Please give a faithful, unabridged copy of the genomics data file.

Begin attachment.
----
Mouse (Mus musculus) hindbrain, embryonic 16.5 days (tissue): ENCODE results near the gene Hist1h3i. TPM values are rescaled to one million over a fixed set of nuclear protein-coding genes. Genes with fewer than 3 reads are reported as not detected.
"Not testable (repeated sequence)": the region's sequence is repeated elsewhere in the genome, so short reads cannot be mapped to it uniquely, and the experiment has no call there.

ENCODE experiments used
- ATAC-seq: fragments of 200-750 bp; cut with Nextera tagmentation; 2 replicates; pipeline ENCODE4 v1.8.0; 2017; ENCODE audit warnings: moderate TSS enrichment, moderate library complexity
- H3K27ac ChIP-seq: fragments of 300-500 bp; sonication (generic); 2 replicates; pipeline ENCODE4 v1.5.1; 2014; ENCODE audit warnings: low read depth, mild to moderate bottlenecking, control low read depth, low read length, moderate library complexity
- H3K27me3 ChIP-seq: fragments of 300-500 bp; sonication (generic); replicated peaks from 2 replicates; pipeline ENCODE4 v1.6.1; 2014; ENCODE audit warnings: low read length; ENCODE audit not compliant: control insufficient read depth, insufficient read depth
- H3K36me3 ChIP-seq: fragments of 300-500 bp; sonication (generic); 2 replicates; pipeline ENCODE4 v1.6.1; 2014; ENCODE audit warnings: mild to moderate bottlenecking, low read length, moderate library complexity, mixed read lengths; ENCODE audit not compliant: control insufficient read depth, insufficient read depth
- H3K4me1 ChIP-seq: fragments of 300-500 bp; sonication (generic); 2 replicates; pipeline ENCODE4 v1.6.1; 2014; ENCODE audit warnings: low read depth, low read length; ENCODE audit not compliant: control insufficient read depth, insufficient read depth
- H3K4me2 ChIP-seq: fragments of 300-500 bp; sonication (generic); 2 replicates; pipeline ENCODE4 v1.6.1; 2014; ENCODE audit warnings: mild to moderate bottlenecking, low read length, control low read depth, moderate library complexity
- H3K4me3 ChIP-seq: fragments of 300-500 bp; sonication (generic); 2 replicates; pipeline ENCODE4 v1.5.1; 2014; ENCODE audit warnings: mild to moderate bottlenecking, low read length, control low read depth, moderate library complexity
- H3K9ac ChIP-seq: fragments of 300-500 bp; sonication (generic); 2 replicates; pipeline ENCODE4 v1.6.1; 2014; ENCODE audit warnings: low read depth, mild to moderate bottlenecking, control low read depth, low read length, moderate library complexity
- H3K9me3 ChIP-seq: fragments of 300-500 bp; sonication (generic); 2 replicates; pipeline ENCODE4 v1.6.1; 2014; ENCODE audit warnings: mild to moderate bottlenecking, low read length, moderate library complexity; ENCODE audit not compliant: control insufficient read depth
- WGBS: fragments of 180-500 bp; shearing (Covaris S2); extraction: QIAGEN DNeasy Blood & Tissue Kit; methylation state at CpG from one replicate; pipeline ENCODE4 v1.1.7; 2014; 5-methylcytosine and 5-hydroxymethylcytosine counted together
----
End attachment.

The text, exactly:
Mouse (Mus musculus) hindbrain, embryonic 16.5 days (tissue): ENCODE results near the gene Hist1h3i. TPM values are rescaled to one million over a fixed set of nuclear protein-coding genes. Genes with fewer than 3 reads are reported as not detected.
"Not testable (repeated sequence)": the region's sequence is repeated elsewhere in the genome, so short reads cannot be mapped to it uniquely, and the experiment has no call there.

ENCODE experiments used
- ATAC-seq: fragments of 200-750 bp; cut with Nextera tagmentation; 2 replicates; pipeline ENCODE4 v1.8.0; 2017; ENCODE audit warnings: moderate TSS enrichment, moderate library complexity
- H3K27ac ChIP-seq: fragments of 300-500 bp; sonication (generic); 2 replicates; pipeline ENCODE4 v1.5.1; 2014; ENCODE audit warnings: low read depth, mild to moderate bottlenecking, control low read depth, low read length, moderate library complexity
- H3K27me3 ChIP-seq: fragments of 300-500 bp; sonication (generic); replicated peaks from 2 replicates; pipeline ENCODE4 v1.6.1; 2014; ENCODE audit warnings: low read length; ENCODE audit not compliant: control insufficient read depth, insufficient read depth
- H3K36me3 ChIP-seq: fragments of 300-500 bp; sonication (generic); 2 replicates; pipeline ENCODE4 v1.6.1; 2014; ENCODE audit warnings: mild to moderate bottlenecking, low read length, moderate library complexity, mixed read lengths; ENCODE audit not compliant: control insufficient read depth, insufficient read depth
- H3K4me1 ChIP-seq: fragments of 300-500 bp; sonication (generic); 2 replicates; pipeline ENCODE4 v1.6.1; 2014; ENCODE audit warnings: low read depth, low read length; ENCODE audit not compliant: control insufficient read depth, insufficient read depth
- H3K4me2 ChIP-seq: fragments of 300-500 bp; sonication (generic); 2 replicates; pipeline ENCODE4 v1.6.1; 2014; ENCODE audit warnings: mild to moderate bottlenecking, low read length, control low read depth, moderate library complexity
- H3K4me3 ChIP-seq: fragments of 300-500 bp; sonication (generic); 2 replicates; pipeline ENCODE4 v1.5.1; 2014; ENCODE audit warnings: mild to moderate bottlenecking, low read length, control low read depth, moderate library complexity
- H3K9ac ChIP-seq: fragments of 300-500 bp; sonication (generic); 2 replicates; pipeline ENCODE4 v1.6.1; 2014; ENCODE audit warnings: low read depth, mild to moderate bottlenecking, control low read depth, low read length, moderate library complexity
- H3K9me3 ChIP-seq: fragments of 300-500 bp; sonication (generic); 2 replicates; pipeline ENCODE4 v1.6.1; 2014; ENCODE audit warnings: mild to moderate bottlenecking, low read length, moderate library complexity; ENCODE audit not compliant: control insufficient read depth
- WGBS: fragments of 180-500 bp; shearing (Covaris S2); extraction: QIAGEN DNeasy Blood & Tissue Kit; methylation state at CpG from one replicate; pipeline ENCODE4 v1.1.7; 2014; 5-methylcytosine and 5-hydroxymethylcytosine counted together